Wisconsin Governor Scott Walker has used his state’s budget deficit as an excuse to attack collective-bargaining rights. He argues that Wisconsin simply can’t afford collective bargaining. Nevertheless, as has widely been reported, his claimed $137 million deficit could be addressed without touching these rights. Indeed, it’s simply false to argue that eliminating collective bargaining has really anything to do with the budget deficit, especially since unions have already offered pay concessions.
But what is most surprising about Walker’s attack on collective bargaining is its speed. Walker was sworn in on January 3. He announced his proposal to strip collective-bargaining rights for public employees barely a month later, on February 11. (Despite his statements to the contrary, Walker did not campaign on this in his election.) A mere five days after the proposal was unveiled, the Wisconsin Senate Finance Committee held a markup and public hearing of the bill, and voted to pass it, on a party-line vote, in the dead of night. The bill also passed the Assembly with only Republican votes. Only because Democrats have fled to deny it a quorum has the bill been stopped in the Senate.
It’s clear that Governor Walker and Wisconsin Republicans tried to jam through this bill because they were worried that, with scrutiny, their efforts to paint this as a budget decision, rather than an effort to undermine their political opponents, would be criticized (which they now have). Granted, we’re used to politicians coming into power and rewarding their friends, but a brazen effort to use the power of the state to weaken one’s enemies should even make cynics squeamish. Yet conspicuously quiet as mice about Walker’s actions are Republicans on the Hill—never mind that, in the past, they have pummeled Obama and the Democrats on the grounds that they, too, rushed legislation through Congress.
Remember when national Republicans claimed that the health care reform bill, which had been deliberated for a full year before it passed, was being “rammed through”? Senate Republicans, even some of the moderates, argued that the bill needed more time for consideration. They claimed Democrats were moving too fast, not listening to the American people, and misreading their mandate, even though President Obama campaigned on health care for two years. But now that Walker, one of their own, is actually doing the exact things they once criticized, Republicans in Washington don’t seem to care. Even the local Chamber of Commerce in Wisconsin, typically a more conservative body, has been repelled by Walker’s speedy tactics, saying, “Given this state’s long history of collective bargaining, policy changes of this magnitude should be thoroughly debated for an adequate period of time, in good faith by both sides, with all potential consequences considered. Currently, that is not happening.” But the national GOP, again, is silent.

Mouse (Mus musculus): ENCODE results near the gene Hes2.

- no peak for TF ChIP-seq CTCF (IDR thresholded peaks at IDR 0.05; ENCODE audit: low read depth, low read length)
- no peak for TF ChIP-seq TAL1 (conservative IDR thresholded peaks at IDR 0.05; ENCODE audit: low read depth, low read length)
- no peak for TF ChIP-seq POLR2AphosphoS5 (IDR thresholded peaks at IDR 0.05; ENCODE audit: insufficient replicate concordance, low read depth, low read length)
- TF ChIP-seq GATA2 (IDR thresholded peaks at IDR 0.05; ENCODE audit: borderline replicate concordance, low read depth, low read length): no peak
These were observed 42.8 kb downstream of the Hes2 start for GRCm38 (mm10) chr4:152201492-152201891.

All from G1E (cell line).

Perhaps this is because national Republicans are using Walker-like tactics in Washington. With the deficit as an excuse, they have used the threat of a government shutdown as a cudgel to try to force the president to accept their deep cuts in programs that help our economy grow and help the neediest amongst us. Indeed, House Republicans have tried to attach $100 billion in cuts to a continuing resolution that would allow the government to continue functioning for the last seven months of this fiscal year. Those cuts would devastate children, taking $1 billion from Head Start and more than $1.7 billion from children’s health and nutrition programs. It also would include cuts to poison control centers and food safety, including eliminating many food inspectors. But not only do these cuts hurt people, they also hurt economic growth. A new report from Goldman Sachs found that the GOP’s cuts could slash growth for the rest of 2011 in half, and Mark Zandi, McCain’s economist during the 2008 campaign, found that it would cost the country 700,000 jobs.
The normal process of spending decisions, of course, is to allow the budget and appropriations committees to work. But, by way of the continuing resolution, Republicans tried to short-circuit the process—and have threatened a government shutdown if they don’t get their way. For the moment, they are trying to appear somewhat reasonable, agreeing to an extension of the current spending resolution, which will allow the government to continue functioning for two weeks, that includes only $4 billion in cuts. But this is just going to let Republicans to come back in mid-March and again demand deep, untenable cuts.
The fact is that, if Republicans actually cared about supposedly out-of-control spending, they would not have voted for a massive tax-cut deal that increased the deficit by $800 billion a mere three months ago. Nor would they leave the Pentagon budget virtually untouched, or refuse to consider raising a single tax, even amongst the wealthiest, in the budget proposals they have put forward. Similarly, if he was truly concerned about his state’s spending, Governor Walker wouldn’t have signed a tax cut for businesses in late January, which only contributed to Wisconsin’s deficit.
Indeed, in both Wisconsin and Washington, Republicans are disingenuously using budget and deficit arguments to advance their political goals. Worse, they’re doing it at lightning speed, so as to leave critics in their dust. It’s all a charade, but the end-game is as old as politics itself: Help your friends, and hurt your enemies, and do it as quickly as you can.
Neera Tanden is the chief operating officer of the Center for American Progress. She served in the Obama and Clinton administrations.